IMPLEMENTING QUALITY ELEARNING IN HIGHER EDUCATION: CHANGE EFFORTS, TENSIONS AND CONTRADICTIONS
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IMPLEMENTING QUALITY ELEARNING IN HIGHER EDUCATION: CHANGE EFFORTS, TENSIONS AND CONTRADICTIONS

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Even if the question of eLearning quality has been intensely discussed in the recent years, with several approaches and models arising, the implementation of concepts into practices remains contested ...

Even if the question of eLearning quality has been intensely discussed in the recent years, with several approaches and models arising, the implementation of concepts into practices remains contested (Elhers & Hilera, 2012 ) . Higher Education Institutions (HEI) are facing an important change:from the single institutional efforts to give answer to a very changing society and labour market to the transnational debates and pressure for HEI modernization, like the case of Bologna Process.In this context, eLearning is given different importance with regard to organizational innovation and the general HEI culture of quality (Ehlers & Schneckenberg, 2010). While it has been envisaged as the panacea to promote improvements in such different dimensions as cost-benefit ratio, access and inclusiveness, or the introduction of learner centered pedagogical approaches, very often the values and motivations entrenched in these dimensions clash and enter in more or less evident contradictions. As a result, the implementation of quality eLearning in HEI could be slowed down or blocked (Conole, Smith, & White, A critique of the impact of policy and funding, 2007).
In this article the authors introduce the results of an initial exploratory phase undertaken as part of a participatory action research funded by the Italian Ministry of Education PRIN (Research Project of National Interest, “Progetto di Ricerca d’Interesse Nazionale”) namely, “Evaluation for the improvement of educational contexts. A research involving University and local communities in the participatory development of innovative assessment models”.
On the basis of a qualitative epistemological approach (Creswell, 2007) (Denzin & Lincoln, 2011), several stakeholders from one University were interviewed, attempting to capture the several discourses on quality in HE and the embedded idea of quality eLearning . The results obtained were later conceptualized attempting to define quality as a complex object that requires mediation for the negotiation of the several perspectives.

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IMPLEMENTING QUALITY ELEARNING IN HIGHER EDUCATION: CHANGE EFFORTS, TENSIONS AND CONTRADICTIONS IMPLEMENTING QUALITY ELEARNING IN HIGHER EDUCATION: CHANGE EFFORTS, TENSIONS AND CONTRADICTIONS Presentation Transcript

  • 5th International Conference of Education, Research and Innovation Madrid, 19-21 November 2012Patrizia Ghislandi – Juliana RaffaghelliUniversity of Trento
  • A) eLearning and change in highereducation: tensions and contradictions ELearning evolution and its contribution to Higher Education change What is eLearning quality? Quality as a complex objectB) The PRIN project case:“Evaluation for the improvement ofeducational contexts” C) Conclusions The Methodological Approach Mediated quality. deep understanding, reflection and contextualized design First Findings from an exploratory phase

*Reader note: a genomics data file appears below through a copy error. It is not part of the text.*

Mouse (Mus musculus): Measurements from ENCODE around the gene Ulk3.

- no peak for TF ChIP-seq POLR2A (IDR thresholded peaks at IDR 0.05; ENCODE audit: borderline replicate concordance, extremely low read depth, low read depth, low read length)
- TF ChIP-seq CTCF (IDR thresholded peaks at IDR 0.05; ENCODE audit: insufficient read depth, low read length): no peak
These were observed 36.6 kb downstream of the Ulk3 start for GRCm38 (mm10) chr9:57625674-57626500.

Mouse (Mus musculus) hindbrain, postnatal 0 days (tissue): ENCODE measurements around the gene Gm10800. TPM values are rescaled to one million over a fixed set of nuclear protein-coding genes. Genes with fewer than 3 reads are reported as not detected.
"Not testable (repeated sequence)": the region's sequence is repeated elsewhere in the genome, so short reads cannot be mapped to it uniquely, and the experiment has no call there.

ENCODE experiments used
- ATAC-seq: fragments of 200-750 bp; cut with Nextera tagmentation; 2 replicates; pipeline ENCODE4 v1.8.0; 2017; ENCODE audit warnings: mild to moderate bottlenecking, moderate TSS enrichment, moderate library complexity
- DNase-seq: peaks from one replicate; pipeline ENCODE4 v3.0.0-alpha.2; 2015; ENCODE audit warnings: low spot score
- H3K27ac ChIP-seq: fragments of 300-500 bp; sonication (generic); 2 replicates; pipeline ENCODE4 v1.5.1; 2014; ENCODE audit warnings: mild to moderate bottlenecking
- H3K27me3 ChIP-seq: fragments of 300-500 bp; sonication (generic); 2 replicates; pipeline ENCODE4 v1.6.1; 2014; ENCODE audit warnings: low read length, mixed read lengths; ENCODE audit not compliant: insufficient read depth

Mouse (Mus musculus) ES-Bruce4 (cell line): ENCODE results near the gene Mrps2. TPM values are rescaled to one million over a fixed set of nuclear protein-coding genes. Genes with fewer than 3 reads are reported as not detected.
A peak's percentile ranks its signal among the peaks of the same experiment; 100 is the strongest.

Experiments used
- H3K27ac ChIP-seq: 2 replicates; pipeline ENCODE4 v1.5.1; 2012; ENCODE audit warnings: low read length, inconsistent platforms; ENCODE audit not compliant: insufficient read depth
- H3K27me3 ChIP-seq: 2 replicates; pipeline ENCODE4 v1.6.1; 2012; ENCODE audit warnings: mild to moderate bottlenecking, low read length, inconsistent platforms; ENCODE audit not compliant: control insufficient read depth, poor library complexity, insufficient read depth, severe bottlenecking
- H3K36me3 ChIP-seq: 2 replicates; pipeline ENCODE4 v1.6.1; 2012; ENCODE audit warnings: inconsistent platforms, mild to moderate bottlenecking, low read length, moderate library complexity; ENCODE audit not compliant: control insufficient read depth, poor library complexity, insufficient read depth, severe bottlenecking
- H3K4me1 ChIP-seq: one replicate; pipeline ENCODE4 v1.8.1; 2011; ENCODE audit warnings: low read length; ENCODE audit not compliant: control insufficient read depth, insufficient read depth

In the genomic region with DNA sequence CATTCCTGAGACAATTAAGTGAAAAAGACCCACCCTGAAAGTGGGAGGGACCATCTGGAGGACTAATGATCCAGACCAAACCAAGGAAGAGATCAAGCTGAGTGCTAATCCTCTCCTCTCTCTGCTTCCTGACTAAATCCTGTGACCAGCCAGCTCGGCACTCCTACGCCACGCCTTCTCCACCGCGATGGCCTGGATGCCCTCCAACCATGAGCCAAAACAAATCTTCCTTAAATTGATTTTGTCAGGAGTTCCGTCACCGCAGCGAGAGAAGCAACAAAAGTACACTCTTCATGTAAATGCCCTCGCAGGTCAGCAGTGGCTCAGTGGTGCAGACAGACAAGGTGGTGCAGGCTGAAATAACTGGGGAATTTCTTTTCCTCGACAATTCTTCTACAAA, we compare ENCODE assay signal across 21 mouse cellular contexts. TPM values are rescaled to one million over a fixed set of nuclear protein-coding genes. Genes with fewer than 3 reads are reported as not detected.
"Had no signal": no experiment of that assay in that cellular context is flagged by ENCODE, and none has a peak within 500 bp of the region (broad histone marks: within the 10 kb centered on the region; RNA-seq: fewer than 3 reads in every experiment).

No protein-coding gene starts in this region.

• Are Universities fully using the power of technologies to rethink pedagogical practices? Web 2.0 and Social Media3
  • Dimensions of The initial media 2.0 Future change revolution (1.0) Teachers Sage on the Guide on the Side The orchestra director: Stage harmonizing the generation of content Pedagogical Individual Collaboration Open Knowledge and Practices & assignments on flexible social networking: Learning given contents networked learning Institution campus Interinstitutional Beyond local and Cooperation institutional barriers Students Passive role Initial sense of Co-creation of contents being part of the educational process4
  •  We all agree but… Organizational (O’ Hearn, 2000; Holley, 2000; Volery, 2000; Rosenblitt, 2006; ) Cultures the differential infrastructure and readiness of different types of higher education institutions to utilize the technologies’ potential ; the extent to which the ‘old’ distance education technologies and the new technologies replace teaching/learning Digital Skills Unprepared Pedagogical practices in classrooms ; Institutions Beliefs the role of real problems, barriers and obstacles in applying new technologies ; the impact of the new technologies on different student clienteles ; information acquisition vs knowledge construction in higher education ; cost considerations ; the human capacity to adapt to new learning styles in face of the rapid development of the Infrasatructure technologies ; and the organizational cultures of academic and corporate worlds.
  • The reality today: Open questions…  Access and prevention of drop outs How can we with more people following studies at University level; conceive and introduce • Transparency and usability of teaching contents; QUALITY • Open relationships with the society Elearning in and the world of work to improve Higher young students’ transitions, Education • Wider access through the use of (QeLHE)? eLearning; Building on Laurillard, 2002
  •  Diverse Cultures of Quality are underpinned by diverse values:  Exceptional/Original: the value is on the uniqueness  Distinctiveness: not for all  Excellence: The highest levels of performance  Fitness for Purpose: doing what has been planned  Inclusive: all people can participate 7